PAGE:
UK Bribery Act 2010 - Lessons that still need to be learnt: a lack of clarity?
July 18, 2016
By Victoria Murphy & Ayesha Salahuddin
Whilst important lessons have been learnt over the last five years on the UK Bribery Act 2010 (UKBA), more clarification is still required around enforcement and the steps commercial organisations need to take to manage their bribery and corruption risk. In our latest blog we look at five areas we believe require further clarification.
- “Adequate procedures” - Whilst cases arising from enforcement of the UKBA have shown us what “adequate procedures” don’t look like, we are yet to learn what they do look like. This is because, as the Ministry of Justice (MOJ) Guidance states, the defence of “adequate procedures” in a particular prosecution “can only be resolved by the Courts taking into account the particular facts and circumstances”.
- Small or medium sized businesses (SMEs) - The MOJ guidance further states that the application of the MOJ principles are likely to vary for SMEs as compared to large multinational organisations. Whilst the most recent Deferred Prosecution Agreement (DPA) – which we will detail in next week’s blog – concerned an SME, it is not immediately clear from the judgement issued on 11 July 2016 whether the treatment of anonymised ‘XYZ Limited’ was significantly influenced by company size.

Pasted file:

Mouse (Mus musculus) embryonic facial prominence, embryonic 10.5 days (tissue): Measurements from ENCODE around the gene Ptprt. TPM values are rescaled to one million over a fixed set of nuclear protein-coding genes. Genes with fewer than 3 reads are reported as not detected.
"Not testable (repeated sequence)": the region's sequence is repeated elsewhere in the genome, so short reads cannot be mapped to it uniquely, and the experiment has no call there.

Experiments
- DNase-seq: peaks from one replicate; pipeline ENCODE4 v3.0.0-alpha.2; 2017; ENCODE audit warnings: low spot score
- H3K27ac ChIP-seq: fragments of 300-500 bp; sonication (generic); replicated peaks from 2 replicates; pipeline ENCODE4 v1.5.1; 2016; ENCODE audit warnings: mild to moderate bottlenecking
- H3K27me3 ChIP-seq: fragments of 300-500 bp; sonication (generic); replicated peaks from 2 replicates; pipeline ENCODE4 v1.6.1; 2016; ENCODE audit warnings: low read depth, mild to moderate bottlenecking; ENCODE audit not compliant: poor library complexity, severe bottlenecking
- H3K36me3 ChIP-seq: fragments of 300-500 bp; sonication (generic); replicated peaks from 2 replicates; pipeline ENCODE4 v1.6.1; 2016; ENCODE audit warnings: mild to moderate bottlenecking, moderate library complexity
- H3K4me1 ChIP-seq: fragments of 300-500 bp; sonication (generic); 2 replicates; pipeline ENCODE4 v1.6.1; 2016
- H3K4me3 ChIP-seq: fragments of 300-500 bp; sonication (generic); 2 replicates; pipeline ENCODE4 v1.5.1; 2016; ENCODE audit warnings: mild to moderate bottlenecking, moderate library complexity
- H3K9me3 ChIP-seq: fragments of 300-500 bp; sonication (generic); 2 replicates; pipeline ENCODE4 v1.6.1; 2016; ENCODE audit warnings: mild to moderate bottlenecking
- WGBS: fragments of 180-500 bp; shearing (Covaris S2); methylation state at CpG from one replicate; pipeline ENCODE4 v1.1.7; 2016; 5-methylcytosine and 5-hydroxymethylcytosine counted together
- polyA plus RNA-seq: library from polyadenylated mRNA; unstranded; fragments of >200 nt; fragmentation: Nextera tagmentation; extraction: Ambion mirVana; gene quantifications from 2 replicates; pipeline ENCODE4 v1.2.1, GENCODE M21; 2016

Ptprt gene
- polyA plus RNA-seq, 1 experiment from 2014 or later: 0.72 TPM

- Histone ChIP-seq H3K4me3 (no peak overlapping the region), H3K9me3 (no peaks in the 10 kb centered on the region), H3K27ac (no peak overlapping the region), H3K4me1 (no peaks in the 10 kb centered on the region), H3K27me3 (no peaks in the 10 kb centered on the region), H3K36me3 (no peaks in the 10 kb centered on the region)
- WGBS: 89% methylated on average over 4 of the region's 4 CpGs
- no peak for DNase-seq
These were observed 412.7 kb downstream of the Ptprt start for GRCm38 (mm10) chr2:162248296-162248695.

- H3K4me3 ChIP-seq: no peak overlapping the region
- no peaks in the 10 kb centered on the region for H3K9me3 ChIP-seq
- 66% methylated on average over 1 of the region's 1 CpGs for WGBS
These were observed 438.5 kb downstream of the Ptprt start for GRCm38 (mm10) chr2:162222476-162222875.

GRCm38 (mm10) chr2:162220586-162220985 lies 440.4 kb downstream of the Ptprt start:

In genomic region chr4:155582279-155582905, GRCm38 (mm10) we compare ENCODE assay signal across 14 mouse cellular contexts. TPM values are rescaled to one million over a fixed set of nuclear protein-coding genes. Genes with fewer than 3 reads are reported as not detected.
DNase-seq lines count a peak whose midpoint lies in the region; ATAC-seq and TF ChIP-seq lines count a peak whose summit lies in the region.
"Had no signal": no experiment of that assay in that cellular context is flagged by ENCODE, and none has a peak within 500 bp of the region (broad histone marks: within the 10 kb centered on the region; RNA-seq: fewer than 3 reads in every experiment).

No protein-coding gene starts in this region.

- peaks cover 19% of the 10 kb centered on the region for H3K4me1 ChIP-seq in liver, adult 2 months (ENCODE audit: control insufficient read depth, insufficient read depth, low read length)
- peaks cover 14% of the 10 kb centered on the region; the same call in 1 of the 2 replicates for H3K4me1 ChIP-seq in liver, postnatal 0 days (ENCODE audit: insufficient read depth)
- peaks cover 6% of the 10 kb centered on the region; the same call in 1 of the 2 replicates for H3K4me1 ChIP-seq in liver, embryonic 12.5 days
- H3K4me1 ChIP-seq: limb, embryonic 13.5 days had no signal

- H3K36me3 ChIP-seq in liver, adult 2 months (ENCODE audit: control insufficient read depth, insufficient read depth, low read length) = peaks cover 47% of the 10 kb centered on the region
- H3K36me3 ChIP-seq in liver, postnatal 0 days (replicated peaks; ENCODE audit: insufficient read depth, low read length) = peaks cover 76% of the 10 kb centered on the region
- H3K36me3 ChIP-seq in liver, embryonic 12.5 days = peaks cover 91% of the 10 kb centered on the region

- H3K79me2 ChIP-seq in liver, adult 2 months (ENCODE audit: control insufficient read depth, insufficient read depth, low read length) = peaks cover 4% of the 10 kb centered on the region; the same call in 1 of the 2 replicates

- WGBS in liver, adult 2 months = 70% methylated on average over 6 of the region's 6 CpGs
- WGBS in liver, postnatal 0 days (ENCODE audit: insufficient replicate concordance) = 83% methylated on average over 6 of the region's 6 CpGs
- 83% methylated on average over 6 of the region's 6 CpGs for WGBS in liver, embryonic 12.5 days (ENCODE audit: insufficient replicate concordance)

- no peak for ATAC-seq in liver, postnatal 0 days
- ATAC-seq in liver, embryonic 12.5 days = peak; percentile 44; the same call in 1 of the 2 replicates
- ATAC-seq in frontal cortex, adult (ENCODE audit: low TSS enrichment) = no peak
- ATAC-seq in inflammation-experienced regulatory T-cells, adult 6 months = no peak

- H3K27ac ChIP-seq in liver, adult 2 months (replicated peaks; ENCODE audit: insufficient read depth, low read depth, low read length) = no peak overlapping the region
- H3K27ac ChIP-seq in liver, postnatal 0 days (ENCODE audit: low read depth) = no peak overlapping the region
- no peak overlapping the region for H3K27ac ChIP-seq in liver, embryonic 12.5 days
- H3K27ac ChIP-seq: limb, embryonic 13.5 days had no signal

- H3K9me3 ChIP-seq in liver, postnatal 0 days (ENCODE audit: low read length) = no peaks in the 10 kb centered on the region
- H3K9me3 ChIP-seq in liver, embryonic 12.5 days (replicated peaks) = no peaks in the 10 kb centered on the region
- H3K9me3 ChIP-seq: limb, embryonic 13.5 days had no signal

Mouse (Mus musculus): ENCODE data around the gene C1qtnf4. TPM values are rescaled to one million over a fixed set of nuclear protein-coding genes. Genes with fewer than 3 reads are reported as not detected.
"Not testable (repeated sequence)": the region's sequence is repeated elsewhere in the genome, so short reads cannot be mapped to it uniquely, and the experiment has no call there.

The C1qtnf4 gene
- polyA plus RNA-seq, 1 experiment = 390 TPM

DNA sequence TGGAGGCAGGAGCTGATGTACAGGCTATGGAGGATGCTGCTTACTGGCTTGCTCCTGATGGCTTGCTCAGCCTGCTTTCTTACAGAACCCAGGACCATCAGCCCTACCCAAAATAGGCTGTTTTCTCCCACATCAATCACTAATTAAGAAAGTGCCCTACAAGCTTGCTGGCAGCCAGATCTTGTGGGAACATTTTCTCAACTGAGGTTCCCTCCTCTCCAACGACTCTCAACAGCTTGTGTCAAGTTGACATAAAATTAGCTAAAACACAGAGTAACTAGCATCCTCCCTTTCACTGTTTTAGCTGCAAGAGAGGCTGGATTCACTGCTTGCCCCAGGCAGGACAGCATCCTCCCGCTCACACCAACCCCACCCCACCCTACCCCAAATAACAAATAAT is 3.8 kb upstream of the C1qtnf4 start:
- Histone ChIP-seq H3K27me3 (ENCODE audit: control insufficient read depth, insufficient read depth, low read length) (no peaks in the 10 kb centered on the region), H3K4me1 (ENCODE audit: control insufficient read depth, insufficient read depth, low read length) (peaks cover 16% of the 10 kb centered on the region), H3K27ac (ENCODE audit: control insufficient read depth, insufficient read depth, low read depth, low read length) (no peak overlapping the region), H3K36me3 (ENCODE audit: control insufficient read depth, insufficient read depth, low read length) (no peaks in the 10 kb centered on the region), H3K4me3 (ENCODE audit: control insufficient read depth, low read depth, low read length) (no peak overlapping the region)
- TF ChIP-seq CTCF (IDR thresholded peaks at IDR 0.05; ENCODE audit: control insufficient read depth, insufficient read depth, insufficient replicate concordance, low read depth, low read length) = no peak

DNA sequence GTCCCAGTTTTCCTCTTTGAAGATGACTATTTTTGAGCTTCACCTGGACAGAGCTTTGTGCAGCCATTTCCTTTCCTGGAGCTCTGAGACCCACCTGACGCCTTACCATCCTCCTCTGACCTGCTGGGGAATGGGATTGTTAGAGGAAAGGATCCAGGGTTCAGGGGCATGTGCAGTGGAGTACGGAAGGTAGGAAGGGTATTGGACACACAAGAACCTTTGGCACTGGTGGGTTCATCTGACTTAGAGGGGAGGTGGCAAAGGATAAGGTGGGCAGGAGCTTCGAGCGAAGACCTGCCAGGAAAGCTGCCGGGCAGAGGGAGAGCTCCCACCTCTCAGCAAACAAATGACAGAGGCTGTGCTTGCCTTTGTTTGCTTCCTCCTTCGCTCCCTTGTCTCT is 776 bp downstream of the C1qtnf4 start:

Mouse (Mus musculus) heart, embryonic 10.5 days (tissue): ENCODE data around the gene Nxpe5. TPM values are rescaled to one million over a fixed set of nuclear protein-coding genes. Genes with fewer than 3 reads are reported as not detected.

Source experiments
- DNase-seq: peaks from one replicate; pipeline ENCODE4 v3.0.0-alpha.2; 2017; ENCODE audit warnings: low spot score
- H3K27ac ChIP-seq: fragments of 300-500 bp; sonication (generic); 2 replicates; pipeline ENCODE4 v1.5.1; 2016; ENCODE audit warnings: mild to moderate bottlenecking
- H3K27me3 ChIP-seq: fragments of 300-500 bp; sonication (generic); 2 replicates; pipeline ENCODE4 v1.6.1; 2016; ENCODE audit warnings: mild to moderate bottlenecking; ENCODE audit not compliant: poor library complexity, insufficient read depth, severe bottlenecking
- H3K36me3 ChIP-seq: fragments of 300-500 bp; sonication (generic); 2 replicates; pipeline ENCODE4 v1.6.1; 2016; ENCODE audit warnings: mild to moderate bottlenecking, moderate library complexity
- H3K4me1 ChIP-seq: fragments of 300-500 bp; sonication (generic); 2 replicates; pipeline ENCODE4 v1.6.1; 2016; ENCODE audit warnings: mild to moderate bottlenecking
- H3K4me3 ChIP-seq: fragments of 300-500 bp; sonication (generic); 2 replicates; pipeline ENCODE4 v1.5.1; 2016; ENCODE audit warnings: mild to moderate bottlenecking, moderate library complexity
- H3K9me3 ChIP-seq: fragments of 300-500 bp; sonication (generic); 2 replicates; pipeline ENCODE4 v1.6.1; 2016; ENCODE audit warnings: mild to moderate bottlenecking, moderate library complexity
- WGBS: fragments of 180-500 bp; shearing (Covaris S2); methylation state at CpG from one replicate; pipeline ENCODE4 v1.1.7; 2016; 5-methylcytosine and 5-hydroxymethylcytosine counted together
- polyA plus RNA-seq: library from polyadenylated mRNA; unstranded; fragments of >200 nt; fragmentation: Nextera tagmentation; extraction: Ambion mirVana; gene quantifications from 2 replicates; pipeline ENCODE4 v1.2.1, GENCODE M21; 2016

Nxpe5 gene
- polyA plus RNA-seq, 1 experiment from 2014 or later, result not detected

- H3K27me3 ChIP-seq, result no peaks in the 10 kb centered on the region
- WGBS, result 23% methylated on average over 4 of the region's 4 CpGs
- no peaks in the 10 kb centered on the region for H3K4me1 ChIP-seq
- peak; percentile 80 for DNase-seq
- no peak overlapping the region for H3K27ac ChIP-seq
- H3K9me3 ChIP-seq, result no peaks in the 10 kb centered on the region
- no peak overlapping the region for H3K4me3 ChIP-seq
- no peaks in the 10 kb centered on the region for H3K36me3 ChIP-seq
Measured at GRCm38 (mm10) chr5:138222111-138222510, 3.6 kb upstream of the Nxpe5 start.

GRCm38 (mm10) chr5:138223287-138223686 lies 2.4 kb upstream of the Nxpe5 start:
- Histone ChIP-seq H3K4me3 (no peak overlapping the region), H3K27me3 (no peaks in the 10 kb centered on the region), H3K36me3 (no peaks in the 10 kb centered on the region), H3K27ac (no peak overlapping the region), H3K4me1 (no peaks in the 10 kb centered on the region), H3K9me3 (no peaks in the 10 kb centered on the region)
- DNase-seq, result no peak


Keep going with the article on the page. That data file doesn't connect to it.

- Jurisdictional reach - Section 7 of the UKBA applies to any commercial organisation incorporated or formed in the UK, or which carries on business or part of the business in the UK. When the UKBA was introduced, clients in foreign jurisdictions questioned whether they could be said to be carrying on a business in the UK in whole or in part. Companies looking for answers to these questions are unlikely to have found them to date.
- Gifts & hospitality - Of great concern when the UKBA came into force was the extent to which gifts and hospitality could be interpreted as bribery. The MOJ was keen to point out that the UKBA was never intended to stop genuine relationship development events “like Wimbledon or the Grand Prix” however, the questions remain; what would happen in a scenario where excessive gifts and hospitality coincided with a company winning a significant contract and what does excessive look like?
- DPA or not DPA? - The Serious Fraud Office (SFO) has commented that for a defendant to strengthen its argument that a DPA is in the interests of justice, a defendant should approach the SFO as a soon as possible and involve it in any investigation and strategic decisions. However, given the small number of cases to date, arguably there remains a lack of clarity around the benefits of a DPA and the extent of cooperation required for a corporate to be offered a DPA, which may mean some corporates are hesitant to come forward.
Ultimately, a full robustly defended trial may be required in order to truly test and understand the issues at (1) to (4) above. In the interim, corporates who have doubts over their compliance with the UKBA should obtain legal advice to manage the risk of bribery and corruption in the business.
In next week’s blog we will look into our crystal ball and provide our thoughts on potential future trends.